As a clean water utility, confronting climate change by reducing greenhouse gas emissions and preparing for climate change is one of our top priorities. Recycling resources not only reduces our carbon footprint, it supports larger goals for vibrant, healthy communities.
A drifting buoy in Puget Sound was quickly retrieved thanks to watchful community members.
Our Industrial Waste Program recently honored 76 facilities that support our local economy while protecting the natural resources that make our region such a great place to live, work and play.
A number of upgrades and improvements are already underway at the region’s largest treatment plant.
In response to the County Council’s Independent Review report on West Point, we’re already taking a number of steps to plan for the future and make important improvements to our operations.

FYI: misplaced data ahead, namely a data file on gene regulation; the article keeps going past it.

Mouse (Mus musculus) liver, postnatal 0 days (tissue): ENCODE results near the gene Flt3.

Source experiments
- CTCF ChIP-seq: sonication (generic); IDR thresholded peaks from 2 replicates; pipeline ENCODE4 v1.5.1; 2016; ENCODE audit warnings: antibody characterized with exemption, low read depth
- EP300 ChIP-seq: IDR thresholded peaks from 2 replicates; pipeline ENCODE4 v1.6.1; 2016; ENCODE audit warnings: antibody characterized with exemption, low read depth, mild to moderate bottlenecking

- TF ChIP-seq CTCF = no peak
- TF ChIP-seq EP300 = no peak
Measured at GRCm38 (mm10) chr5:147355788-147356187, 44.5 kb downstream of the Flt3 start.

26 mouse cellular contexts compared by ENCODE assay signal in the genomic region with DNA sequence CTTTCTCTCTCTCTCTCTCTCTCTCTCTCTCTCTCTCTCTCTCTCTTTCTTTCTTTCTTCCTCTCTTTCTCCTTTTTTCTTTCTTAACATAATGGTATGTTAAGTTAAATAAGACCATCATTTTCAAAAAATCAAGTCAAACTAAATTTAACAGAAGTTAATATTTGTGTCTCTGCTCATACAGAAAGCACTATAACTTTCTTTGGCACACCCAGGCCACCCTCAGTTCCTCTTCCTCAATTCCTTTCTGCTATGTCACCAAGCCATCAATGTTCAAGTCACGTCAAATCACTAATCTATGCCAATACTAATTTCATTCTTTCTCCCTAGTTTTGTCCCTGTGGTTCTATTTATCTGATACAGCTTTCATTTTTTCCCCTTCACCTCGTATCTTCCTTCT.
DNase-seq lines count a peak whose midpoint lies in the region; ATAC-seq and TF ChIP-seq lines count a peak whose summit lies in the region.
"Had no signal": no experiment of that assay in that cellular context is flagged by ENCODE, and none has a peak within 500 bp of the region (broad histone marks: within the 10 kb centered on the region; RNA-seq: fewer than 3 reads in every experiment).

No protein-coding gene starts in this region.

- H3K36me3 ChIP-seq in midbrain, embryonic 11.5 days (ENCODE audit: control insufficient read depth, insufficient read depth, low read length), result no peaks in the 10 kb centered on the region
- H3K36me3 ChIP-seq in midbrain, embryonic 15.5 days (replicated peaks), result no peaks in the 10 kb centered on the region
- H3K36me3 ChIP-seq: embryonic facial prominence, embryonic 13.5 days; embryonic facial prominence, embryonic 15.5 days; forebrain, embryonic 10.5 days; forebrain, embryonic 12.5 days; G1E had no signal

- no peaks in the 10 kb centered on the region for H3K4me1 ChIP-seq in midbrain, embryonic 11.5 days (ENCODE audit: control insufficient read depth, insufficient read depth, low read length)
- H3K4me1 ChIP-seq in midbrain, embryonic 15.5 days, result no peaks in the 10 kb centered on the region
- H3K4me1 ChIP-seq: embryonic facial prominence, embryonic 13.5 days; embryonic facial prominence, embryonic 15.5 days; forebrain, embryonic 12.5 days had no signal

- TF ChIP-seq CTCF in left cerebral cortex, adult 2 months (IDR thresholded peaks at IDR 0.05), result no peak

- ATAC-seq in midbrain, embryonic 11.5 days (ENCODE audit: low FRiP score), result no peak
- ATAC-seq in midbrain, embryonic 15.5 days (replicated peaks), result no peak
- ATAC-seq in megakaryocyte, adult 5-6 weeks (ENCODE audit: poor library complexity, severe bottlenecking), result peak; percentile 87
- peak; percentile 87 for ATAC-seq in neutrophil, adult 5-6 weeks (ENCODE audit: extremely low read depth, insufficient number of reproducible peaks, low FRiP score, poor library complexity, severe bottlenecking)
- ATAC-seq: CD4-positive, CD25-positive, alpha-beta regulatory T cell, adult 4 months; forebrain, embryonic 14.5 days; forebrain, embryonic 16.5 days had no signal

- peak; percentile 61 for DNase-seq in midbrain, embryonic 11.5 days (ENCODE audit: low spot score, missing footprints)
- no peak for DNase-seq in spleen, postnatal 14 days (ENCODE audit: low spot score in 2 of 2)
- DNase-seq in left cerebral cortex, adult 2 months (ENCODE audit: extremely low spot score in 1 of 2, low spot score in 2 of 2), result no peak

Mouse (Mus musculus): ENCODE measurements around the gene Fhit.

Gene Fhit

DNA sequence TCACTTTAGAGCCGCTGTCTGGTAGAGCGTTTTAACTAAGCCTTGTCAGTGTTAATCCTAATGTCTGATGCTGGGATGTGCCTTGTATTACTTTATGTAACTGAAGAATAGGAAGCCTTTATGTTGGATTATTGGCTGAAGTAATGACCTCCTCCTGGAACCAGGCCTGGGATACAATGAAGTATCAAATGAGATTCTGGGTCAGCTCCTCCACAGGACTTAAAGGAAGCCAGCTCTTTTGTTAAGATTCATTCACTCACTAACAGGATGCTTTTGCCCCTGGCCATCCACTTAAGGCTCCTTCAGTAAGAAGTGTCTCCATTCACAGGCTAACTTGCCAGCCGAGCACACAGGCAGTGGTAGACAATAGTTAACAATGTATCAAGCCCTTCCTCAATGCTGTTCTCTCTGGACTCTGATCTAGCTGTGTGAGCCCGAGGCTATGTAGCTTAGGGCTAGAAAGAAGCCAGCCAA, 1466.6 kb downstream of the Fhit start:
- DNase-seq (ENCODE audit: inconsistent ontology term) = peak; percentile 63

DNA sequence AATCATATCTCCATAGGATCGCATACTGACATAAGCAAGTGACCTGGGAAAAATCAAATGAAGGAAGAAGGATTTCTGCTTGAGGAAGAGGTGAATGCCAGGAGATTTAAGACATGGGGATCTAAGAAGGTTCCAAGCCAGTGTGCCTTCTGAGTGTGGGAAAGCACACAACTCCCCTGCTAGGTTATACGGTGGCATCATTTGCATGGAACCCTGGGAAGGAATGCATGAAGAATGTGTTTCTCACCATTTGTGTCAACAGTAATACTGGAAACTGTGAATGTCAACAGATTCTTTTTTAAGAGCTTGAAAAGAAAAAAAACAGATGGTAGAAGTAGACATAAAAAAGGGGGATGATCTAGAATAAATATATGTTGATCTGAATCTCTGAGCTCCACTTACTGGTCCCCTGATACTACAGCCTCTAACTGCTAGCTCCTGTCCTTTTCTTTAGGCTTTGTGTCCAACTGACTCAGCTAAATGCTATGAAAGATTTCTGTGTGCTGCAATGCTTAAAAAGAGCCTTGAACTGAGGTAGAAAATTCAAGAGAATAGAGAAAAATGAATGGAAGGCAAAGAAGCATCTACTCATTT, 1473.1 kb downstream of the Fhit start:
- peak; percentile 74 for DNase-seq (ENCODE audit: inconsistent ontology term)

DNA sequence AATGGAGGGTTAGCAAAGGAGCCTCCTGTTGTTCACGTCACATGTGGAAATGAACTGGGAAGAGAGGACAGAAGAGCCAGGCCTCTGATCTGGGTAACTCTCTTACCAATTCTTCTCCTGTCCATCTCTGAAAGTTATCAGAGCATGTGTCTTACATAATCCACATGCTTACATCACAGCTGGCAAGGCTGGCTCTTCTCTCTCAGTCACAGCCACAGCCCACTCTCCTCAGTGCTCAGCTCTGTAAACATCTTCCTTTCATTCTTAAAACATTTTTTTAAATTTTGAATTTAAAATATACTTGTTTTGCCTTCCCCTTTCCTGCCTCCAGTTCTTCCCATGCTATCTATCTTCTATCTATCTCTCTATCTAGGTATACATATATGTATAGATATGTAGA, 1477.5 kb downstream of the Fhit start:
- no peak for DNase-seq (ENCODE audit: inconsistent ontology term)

Though the term “infrastructure” might spark images of concrete and steel, today’s engineers increasingly see nature as another viable building tool for shaping 21st century cities.
Commitment to environmental excellence and an outstanding record of permit compliance earned us top honors from the National Association of Clean Water Agencies.
Whenever clean water infrastructure is affected, WTD gets in front of environmental monitoring.
Spring means elementary school programs to inspire junior scientists and engineers who will build water systems of the future.
Campaigns to shop and eat locally are inspiring more of us to spend money closer to home. By supporting independent businesses, we create jobs for our neighbors, deepen community roots and strengthen our local economy. At WTD, we also embrace these values in the way we work with contractors to encourage local hiring and community…